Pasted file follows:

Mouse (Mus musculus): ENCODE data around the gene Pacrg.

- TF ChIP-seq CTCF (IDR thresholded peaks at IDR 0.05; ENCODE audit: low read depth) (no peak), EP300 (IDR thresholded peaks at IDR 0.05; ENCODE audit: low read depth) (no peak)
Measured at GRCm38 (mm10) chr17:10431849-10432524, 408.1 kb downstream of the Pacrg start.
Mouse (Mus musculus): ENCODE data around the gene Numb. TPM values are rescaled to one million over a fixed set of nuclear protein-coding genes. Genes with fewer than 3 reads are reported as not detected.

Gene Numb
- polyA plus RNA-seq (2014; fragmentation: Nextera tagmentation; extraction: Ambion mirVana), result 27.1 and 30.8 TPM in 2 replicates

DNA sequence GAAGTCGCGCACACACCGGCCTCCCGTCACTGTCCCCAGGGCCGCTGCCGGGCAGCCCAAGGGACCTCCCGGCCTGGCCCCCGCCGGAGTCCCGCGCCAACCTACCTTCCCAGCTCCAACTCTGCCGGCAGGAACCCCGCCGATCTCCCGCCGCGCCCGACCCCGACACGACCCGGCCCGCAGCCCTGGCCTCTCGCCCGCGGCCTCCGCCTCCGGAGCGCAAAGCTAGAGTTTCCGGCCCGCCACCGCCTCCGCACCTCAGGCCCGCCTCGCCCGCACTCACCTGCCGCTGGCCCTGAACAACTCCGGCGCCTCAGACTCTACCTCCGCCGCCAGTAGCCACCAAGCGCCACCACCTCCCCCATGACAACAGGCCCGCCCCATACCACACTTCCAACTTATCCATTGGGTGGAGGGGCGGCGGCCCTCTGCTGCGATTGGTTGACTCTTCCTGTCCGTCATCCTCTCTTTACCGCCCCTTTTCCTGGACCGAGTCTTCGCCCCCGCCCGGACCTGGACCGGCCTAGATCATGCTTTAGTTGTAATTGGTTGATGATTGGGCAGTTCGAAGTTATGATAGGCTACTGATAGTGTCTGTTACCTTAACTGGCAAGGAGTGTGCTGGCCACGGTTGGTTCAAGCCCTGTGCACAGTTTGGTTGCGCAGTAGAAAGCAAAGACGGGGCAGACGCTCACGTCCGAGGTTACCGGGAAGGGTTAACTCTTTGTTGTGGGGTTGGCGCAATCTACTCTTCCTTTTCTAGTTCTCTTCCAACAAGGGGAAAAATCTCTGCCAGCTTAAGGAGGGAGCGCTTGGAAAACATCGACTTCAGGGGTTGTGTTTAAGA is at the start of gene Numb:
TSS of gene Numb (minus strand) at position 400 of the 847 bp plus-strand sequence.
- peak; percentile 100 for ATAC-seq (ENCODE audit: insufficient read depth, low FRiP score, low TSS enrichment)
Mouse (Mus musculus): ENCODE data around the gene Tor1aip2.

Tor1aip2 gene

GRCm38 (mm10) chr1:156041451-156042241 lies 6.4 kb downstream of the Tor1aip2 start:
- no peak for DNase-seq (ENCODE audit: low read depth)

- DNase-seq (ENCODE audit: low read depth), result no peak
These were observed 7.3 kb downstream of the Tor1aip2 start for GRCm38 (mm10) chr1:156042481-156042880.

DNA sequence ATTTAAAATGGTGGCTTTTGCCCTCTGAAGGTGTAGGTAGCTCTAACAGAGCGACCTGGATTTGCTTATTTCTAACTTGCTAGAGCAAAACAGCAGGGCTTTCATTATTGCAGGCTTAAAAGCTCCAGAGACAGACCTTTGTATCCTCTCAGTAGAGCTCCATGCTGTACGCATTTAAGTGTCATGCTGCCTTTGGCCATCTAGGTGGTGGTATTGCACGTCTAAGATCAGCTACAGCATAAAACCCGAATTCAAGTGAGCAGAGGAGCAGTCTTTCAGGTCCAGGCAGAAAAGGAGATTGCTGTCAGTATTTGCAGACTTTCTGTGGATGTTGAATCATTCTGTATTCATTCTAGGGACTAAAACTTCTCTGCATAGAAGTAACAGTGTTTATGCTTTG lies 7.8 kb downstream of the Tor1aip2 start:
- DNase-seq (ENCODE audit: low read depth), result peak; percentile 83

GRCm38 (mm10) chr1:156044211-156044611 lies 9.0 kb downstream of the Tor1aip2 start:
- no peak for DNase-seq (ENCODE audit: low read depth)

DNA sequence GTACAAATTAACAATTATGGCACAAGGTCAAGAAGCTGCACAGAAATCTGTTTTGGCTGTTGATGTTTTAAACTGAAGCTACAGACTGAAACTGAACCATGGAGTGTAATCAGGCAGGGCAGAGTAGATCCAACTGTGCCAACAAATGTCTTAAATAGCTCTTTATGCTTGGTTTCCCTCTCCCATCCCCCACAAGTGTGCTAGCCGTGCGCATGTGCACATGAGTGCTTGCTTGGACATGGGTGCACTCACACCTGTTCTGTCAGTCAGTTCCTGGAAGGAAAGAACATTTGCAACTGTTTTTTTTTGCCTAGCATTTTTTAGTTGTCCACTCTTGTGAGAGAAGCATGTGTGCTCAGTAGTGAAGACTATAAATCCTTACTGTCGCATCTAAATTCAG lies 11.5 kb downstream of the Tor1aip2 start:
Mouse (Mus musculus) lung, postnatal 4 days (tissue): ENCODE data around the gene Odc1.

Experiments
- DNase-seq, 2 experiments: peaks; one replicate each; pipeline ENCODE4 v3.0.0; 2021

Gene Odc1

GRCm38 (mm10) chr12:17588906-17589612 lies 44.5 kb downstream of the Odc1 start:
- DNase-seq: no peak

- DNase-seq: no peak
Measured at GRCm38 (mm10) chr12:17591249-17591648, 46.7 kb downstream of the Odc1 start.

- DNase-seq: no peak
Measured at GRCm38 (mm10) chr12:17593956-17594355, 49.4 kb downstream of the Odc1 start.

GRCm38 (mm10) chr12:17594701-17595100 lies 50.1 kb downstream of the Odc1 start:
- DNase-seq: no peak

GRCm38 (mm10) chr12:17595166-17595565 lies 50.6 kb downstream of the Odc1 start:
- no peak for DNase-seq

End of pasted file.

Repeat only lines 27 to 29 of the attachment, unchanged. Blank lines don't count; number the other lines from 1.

- DNase-seq: no peak
Measured at GRCm38 (mm10) chr12:17591249-17591648, 46.7 kb downstream of the Odc1 start.

- DNase-seq: no peak